Bernard Judge "Tree" House, Hollywood Hills, "Award-winning House-on-a-Post Goes Anywhere," Sunset, November 1978, cover, pp. 109-9. Cover photo by Glenn Christiansen.
Judge was drawn to architecture through his architect father Joseph who was Dean of the School of Architecture at Penn St. University and later worked for Eggers & Higgins. Various projects took Joseph and his family to different parts of the world including France, Mexico, and Nicaragua. While still in high school, Bernard helped his father build a house, thus learning the construction process firsthand. Experience in his father's office also led him to his first job after high school as a draftsman for Harrison & Abramovitz working on the United Nations Headquarters Building. This was an exciting time for Judge who recalls, "There were literally two architects from every nation in the U.N. in the drafting room. So for me that was a way of looking at architecture in the universal sense rather than in the parochial sense." (Smith, Kathryn, "Bernard Judge, AIA," L.A. Architect, March 1980, p. 2).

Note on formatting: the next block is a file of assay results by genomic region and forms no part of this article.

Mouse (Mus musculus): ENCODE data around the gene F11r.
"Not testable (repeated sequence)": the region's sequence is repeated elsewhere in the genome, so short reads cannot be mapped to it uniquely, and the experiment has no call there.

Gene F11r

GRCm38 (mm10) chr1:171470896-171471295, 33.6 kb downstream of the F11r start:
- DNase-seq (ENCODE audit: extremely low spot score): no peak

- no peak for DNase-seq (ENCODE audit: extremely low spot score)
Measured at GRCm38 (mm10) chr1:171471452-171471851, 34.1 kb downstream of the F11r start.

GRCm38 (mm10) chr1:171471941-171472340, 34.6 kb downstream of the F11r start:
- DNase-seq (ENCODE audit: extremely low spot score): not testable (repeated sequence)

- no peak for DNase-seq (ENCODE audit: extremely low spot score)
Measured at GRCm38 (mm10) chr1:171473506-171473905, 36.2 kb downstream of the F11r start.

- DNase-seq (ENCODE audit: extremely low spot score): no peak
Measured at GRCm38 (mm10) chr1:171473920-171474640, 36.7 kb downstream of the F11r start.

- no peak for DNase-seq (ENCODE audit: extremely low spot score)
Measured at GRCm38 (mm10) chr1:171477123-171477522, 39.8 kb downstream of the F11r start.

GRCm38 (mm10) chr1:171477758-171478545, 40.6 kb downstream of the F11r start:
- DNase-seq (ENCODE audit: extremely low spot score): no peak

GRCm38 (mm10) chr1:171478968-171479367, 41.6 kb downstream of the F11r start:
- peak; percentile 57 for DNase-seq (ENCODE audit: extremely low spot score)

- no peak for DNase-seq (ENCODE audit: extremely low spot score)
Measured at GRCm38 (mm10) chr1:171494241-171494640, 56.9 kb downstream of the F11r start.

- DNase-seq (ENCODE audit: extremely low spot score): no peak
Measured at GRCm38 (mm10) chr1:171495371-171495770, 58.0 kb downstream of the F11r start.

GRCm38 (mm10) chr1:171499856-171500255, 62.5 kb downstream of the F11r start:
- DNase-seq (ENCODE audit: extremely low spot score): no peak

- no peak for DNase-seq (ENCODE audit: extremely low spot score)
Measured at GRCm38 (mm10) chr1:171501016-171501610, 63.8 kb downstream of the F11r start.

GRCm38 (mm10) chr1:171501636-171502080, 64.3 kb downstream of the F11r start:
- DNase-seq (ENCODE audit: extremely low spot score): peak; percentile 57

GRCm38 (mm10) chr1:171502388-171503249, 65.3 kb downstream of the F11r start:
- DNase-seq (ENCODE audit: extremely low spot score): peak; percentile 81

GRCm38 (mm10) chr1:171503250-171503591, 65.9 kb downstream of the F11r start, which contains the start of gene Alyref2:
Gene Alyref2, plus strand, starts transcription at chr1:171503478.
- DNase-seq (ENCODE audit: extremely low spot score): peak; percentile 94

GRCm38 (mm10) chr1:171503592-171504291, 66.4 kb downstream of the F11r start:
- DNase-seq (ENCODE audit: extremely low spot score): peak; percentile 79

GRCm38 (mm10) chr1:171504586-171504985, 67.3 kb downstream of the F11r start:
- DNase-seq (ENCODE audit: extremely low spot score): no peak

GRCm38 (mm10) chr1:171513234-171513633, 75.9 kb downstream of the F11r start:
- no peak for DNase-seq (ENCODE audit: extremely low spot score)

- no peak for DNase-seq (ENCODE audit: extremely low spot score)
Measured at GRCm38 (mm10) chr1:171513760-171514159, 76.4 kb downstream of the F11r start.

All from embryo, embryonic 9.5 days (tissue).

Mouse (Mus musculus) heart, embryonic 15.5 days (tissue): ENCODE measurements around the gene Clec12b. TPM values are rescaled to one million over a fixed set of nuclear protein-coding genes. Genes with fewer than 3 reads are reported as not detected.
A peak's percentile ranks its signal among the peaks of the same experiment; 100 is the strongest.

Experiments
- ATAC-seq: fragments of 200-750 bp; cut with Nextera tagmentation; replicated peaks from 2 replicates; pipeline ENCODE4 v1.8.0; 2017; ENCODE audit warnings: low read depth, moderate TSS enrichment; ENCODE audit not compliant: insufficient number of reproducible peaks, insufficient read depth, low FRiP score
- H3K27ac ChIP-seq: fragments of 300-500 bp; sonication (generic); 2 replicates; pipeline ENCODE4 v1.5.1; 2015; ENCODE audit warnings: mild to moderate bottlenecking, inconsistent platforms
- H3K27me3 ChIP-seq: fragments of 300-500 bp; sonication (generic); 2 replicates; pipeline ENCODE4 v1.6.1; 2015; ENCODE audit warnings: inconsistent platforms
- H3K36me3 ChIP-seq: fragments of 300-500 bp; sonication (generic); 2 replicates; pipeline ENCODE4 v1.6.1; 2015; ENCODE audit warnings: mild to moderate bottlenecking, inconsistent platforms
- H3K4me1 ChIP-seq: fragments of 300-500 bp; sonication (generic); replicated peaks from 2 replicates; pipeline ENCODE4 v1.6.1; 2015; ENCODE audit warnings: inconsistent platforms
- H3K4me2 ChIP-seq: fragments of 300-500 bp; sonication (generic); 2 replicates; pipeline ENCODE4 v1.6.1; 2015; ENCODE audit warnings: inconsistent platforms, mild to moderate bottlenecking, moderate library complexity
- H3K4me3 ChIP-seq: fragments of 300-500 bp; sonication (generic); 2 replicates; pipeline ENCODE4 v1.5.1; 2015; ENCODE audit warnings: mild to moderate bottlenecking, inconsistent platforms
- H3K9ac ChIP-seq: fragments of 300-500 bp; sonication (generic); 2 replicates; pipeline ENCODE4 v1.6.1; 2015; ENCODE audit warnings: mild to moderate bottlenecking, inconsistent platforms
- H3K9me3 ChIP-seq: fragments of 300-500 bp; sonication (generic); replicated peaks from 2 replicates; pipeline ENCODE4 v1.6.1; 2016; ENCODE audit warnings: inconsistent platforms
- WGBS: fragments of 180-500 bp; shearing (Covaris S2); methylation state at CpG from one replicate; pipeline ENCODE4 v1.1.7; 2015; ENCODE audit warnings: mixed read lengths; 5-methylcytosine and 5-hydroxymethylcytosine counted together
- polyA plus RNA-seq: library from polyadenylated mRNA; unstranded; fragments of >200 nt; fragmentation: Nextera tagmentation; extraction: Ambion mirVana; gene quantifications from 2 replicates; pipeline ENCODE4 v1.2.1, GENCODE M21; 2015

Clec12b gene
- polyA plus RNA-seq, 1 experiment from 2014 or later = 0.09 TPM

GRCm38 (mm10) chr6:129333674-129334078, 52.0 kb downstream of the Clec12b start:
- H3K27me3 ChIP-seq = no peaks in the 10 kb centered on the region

Judge added more practical experience through a four-year term of service with the Seabees during the Korean War where he gained an insight into architecture through construction. Much of this Navy time was spent in Morocco and North Africa. After his release in 1954 he traveled around Europe until his Seabees savings ran out and then spent a year at the Beaux-Arts in Paris. Bernard's extensive travels exposed him to a wide variety of cultures and vernacular architecture and indigenous building materials which helped formulate his life-long design philosophy of "living lightly on the land." By the time he arrived in Los Angeles to enroll in the USC School of Architecture in 1956 he was ready to begin his studies in earnest.
Before beginning discussion on Judge's first project, his "Triponent" House, I must digress to lay some groundwork pertaining to his inspiration for same, none other than Buckminster Fuller.- See more at: http://socalarchhistory.blogspot.com/2011/07/living-lightly-on-land-bernard-judges.html#sthash.x6rLbiBk.dpuf